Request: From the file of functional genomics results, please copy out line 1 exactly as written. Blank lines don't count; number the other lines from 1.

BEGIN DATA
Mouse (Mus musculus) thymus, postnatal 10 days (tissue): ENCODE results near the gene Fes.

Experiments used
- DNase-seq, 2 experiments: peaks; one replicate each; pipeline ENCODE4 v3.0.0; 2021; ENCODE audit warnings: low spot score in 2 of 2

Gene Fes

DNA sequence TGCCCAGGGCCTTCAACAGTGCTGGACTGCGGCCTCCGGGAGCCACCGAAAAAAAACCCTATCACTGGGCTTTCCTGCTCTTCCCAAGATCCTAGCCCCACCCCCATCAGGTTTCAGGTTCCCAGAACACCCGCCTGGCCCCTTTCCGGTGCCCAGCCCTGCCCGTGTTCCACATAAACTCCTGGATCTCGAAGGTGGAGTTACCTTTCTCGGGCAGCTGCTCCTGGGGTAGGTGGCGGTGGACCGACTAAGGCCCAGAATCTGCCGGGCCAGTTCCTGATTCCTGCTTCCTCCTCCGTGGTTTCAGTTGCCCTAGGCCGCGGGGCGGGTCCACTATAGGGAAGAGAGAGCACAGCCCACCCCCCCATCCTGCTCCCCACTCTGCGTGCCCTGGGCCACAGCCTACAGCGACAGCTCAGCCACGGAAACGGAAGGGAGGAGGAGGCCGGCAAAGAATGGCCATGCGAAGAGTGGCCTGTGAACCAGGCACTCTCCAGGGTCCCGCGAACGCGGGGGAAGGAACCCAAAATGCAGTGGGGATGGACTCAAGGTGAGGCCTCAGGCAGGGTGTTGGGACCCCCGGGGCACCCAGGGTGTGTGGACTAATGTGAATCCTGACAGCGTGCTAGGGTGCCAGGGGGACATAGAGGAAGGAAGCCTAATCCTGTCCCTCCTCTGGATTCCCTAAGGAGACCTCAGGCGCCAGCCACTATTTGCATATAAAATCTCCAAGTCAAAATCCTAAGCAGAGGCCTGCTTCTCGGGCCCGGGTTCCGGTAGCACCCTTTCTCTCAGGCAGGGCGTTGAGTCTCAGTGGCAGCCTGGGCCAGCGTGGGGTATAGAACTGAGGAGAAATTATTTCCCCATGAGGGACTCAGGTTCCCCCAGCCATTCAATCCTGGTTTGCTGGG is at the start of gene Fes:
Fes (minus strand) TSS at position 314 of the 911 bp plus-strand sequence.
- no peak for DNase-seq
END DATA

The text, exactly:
Mouse (Mus musculus) thymus, postnatal 10 days (tissue): ENCODE results near the gene Fes.